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24 May, 2024
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Spain: Youngsters to receive 20,000 euros upon turning 18

Spain proposes universal inheritance to tackle inequalities, funding through higher income taxation estimated at €10 billion


A universal inheritance is proposed by the Minister of Labor of Spain, Yolanda Diaz, as a means to address social inequalities. Under this framework, all young people living in Spain would receive 20,000 euros after they turn 18. The goal of the proposed plan is to ensure "equality of opportunities" regardless of the economic and family background of each young person.

Diaz and her party, Sumar, announced the proposal ahead of the elections on July 23. They estimate that the plan will cost 10 billion euros, which will be sourced from taxing high incomes.

Under the plan, young people would receive this money, which they can use to pursue higher education or start a business, from the age of 18 to 23, as noted by The Guardian. "It's about allowing young people to have a future and giving them the opportunity to study or start a business without relying on their surname or their family," Diaz emphasized.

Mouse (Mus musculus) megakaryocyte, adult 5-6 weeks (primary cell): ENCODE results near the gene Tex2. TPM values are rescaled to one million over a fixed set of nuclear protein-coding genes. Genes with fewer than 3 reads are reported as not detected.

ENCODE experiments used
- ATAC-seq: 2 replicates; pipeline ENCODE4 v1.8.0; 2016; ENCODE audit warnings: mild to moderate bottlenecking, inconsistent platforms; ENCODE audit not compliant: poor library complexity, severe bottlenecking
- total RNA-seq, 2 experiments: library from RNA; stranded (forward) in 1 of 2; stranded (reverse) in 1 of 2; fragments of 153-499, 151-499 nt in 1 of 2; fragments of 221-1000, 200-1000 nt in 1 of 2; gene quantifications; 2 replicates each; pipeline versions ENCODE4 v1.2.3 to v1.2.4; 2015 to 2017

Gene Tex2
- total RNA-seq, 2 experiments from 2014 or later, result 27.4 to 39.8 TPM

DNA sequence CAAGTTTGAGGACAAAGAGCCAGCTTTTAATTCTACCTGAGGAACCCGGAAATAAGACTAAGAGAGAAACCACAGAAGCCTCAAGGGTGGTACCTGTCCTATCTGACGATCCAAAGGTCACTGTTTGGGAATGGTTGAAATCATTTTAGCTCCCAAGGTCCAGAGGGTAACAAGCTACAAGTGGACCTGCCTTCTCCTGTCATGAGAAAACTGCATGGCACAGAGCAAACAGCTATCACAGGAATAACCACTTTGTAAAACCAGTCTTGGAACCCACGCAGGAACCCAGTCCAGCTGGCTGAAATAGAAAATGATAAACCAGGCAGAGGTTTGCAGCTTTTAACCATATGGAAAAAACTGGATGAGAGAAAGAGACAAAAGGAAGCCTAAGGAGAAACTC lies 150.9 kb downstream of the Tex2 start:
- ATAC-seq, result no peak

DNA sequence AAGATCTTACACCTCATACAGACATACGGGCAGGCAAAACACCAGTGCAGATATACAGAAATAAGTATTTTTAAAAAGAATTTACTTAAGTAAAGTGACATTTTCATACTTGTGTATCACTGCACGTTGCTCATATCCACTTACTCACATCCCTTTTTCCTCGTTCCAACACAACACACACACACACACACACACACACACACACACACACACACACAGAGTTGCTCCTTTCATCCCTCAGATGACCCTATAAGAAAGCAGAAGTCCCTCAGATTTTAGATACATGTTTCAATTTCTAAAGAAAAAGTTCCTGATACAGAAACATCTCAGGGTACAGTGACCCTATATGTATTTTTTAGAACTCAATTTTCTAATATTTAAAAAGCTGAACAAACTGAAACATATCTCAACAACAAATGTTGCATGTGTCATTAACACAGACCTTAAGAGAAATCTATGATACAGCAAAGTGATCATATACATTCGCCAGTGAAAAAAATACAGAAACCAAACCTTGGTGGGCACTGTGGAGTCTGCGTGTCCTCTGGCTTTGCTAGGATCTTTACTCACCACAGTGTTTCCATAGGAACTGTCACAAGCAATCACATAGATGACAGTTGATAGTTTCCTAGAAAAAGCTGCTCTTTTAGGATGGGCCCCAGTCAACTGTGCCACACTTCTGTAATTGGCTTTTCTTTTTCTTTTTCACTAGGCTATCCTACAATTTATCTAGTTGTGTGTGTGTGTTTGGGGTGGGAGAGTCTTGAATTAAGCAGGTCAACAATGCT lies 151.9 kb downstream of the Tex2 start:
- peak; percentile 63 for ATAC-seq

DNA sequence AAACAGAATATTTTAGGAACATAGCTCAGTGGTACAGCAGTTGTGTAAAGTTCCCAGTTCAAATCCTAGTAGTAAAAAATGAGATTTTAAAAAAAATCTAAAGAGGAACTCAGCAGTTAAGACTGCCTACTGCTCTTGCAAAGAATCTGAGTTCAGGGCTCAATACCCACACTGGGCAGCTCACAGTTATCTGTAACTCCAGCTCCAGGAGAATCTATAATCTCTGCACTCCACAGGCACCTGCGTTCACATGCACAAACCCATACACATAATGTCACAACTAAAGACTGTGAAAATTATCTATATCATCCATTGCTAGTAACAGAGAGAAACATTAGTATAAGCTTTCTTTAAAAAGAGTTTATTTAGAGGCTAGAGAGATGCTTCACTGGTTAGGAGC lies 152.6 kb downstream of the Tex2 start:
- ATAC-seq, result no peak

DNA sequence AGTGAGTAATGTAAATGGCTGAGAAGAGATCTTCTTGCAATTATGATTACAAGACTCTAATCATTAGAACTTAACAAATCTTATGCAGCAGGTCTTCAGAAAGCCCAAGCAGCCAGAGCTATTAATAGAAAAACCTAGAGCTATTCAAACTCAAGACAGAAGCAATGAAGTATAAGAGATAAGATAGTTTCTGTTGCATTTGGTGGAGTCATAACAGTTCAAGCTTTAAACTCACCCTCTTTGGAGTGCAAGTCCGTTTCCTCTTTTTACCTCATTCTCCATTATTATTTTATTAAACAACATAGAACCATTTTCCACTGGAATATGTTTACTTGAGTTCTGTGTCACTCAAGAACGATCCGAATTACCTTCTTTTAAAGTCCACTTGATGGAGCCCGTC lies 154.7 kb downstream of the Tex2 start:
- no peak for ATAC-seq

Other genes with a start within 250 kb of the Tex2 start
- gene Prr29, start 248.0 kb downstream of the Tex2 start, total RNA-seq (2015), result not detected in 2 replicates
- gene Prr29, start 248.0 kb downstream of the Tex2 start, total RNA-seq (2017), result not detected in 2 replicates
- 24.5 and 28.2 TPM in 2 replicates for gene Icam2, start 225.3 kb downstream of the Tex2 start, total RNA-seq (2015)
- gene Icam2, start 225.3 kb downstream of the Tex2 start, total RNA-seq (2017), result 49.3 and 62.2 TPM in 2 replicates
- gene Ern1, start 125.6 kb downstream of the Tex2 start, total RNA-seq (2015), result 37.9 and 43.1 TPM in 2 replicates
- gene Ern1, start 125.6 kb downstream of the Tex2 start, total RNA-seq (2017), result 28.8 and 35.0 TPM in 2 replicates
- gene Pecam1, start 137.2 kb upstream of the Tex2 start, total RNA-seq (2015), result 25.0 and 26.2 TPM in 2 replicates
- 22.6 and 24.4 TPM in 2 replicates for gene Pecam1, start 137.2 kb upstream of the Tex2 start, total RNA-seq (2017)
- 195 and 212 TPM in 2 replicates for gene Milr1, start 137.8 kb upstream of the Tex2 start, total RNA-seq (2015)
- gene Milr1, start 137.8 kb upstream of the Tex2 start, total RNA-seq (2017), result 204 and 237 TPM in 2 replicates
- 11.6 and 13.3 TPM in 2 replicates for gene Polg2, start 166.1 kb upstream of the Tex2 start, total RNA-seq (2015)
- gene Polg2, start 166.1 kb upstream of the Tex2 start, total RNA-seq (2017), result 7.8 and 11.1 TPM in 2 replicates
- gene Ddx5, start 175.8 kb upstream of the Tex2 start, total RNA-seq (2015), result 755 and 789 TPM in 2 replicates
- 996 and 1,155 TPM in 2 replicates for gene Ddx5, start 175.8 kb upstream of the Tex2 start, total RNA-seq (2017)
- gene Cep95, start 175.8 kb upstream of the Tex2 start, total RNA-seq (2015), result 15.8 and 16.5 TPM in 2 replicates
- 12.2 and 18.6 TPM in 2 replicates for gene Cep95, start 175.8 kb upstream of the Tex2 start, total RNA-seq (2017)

As explained, the "universal inheritance" would be available to all young Spaniards, regardless of their economic situation, and would be funded through taxing those who earn over 3 million euros per year. According to the party's calculations, the measure would cost around 0.8% of Spain's GDP.

The minister, who grew up in a left-wing family, has mentioned that she couldn't fulfill her dream of becoming a labor inspector because she didn't have the money to spend five years studying. "I am not a labor inspector because I am the daughter of the working class, and I could never afford that. This is a redistributive measure that will allow the young people of our country to have a future, regardless of their surname," she emphasized.

However, Diaz's proposal has sparked reactions, with the Minister of Economy, Nadia Calvino, questioning its feasibility. "Anyone who proposes to give subsidies or grants without some kind of income restrictions or targets needs to explain how they will be financed because in the coming years, we will have to follow a responsible fiscal policy," she said.

A spokesperson for the conservative People's Party accused Sumar of having misplaced priorities. They argued that the government should focus on other issues in a country where "27% of the population faces the risk of social exclusion, where the unemployment rate is one of the highest in Europe, where families struggle to make ends meet, and where self-employed individuals strive to get by."

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